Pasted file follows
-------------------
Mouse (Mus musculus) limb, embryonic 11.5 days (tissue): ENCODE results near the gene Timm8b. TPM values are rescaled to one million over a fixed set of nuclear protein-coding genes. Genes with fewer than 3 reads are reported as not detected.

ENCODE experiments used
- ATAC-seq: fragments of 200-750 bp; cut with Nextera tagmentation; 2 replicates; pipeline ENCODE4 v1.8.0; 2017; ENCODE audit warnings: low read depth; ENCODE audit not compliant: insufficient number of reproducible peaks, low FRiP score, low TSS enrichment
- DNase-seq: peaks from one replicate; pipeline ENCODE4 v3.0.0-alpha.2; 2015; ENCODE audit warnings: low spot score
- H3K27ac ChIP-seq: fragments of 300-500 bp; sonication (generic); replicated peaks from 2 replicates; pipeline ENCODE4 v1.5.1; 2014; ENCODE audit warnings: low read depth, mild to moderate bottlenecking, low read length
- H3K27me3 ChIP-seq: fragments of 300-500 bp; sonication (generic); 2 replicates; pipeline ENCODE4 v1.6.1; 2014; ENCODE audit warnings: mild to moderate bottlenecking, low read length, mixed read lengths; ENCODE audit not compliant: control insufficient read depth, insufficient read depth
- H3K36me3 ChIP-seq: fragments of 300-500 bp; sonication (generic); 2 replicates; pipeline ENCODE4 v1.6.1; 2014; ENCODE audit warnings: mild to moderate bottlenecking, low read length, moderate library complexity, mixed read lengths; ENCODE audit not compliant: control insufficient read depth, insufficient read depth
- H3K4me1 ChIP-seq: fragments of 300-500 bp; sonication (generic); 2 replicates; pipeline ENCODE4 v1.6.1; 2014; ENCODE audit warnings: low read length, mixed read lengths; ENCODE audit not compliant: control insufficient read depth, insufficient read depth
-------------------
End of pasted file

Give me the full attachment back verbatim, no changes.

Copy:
Mouse (Mus musculus) limb, embryonic 11.5 days (tissue): ENCODE results near the gene Timm8b. TPM values are rescaled to one million over a fixed set of nuclear protein-coding genes. Genes with fewer than 3 reads are reported as not detected.

ENCODE experiments used
- ATAC-seq: fragments of 200-750 bp; cut with Nextera tagmentation; 2 replicates; pipeline ENCODE4 v1.8.0; 2017; ENCODE audit warnings: low read depth; ENCODE audit not compliant: insufficient number of reproducible peaks, low FRiP score, low TSS enrichment
- DNase-seq: peaks from one replicate; pipeline ENCODE4 v3.0.0-alpha.2; 2015; ENCODE audit warnings: low spot score
- H3K27ac ChIP-seq: fragments of 300-500 bp; sonication (generic); replicated peaks from 2 replicates; pipeline ENCODE4 v1.5.1; 2014; ENCODE audit warnings: low read depth, mild to moderate bottlenecking, low read length
- H3K27me3 ChIP-seq: fragments of 300-500 bp; sonication (generic); 2 replicates; pipeline ENCODE4 v1.6.1; 2014; ENCODE audit warnings: mild to moderate bottlenecking, low read length, mixed read lengths; ENCODE audit not compliant: control insufficient read depth, insufficient read depth
- H3K36me3 ChIP-seq: fragments of 300-500 bp; sonication (generic); 2 replicates; pipeline ENCODE4 v1.6.1; 2014; ENCODE audit warnings: mild to moderate bottlenecking, low read length, moderate library complexity, mixed read lengths; ENCODE audit not compliant: control insufficient read depth, insufficient read depth
- H3K4me1 ChIP-seq: fragments of 300-500 bp; sonication (generic); 2 replicates; pipeline ENCODE4 v1.6.1; 2014; ENCODE audit warnings: low read length, mixed read lengths; ENCODE audit not compliant: control insufficient read depth, insufficient read depth